7:16 p.m. ET, April 28

Green Bay Packers

Round 2, pick No. 33 overall: Kevin King, CB, Washington

Packers field trade calls, but stay put

Kevin King is a tall, 6-foot-3 cornerback with tremendous length and ball skills. He didn’t allow a touchdown in coverage in 2016. Opposing quarterbacks only recorded a 55.6 QB rating when throwing into King’s coverage last season. — Jordan Plocher, @PFF_Jordan

6:15 p.m. ET, April 28

Day 2 mock draft: Jaguars take QB DeShone Kizer in Round 2

With the minutes quickly ticking away until the Green Bay Packers are officially on the clock for pick No. 33 overall, be sure to check out Gordon McGuinness' mock draft for Day 2. In Round 2 of the mock, former Notre Dame quarterback DeShone Kizer heads to Jacksonville. To see the full mock, click here.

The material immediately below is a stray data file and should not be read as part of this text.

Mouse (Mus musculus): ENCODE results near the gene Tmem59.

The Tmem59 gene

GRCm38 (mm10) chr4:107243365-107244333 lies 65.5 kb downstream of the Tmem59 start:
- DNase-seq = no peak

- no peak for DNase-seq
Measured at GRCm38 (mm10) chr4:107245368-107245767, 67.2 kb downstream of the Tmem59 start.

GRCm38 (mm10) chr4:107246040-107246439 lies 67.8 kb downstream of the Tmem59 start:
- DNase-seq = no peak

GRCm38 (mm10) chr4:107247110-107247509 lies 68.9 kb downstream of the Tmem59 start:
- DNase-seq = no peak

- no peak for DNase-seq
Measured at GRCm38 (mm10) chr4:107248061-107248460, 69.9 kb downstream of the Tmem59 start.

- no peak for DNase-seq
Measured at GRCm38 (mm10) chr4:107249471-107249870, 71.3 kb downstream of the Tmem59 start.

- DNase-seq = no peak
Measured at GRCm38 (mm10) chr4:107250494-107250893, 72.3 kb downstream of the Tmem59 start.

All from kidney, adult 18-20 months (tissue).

6:15 p.m. ET, April 28

Our five favorite picks from Round 1

A wild (as expected) first round is in the books, and it’s time to take a quick look back at some of the carnage. With eight of the first 12 players taken being from the offensive side of the ball, teams picking outside the top 10 were able to feast on premium defensive talent still on the board. Click here for a deeper look at five of our favorites from Thursday's selections.  — Josh Liskiewitz, @PFF_Josh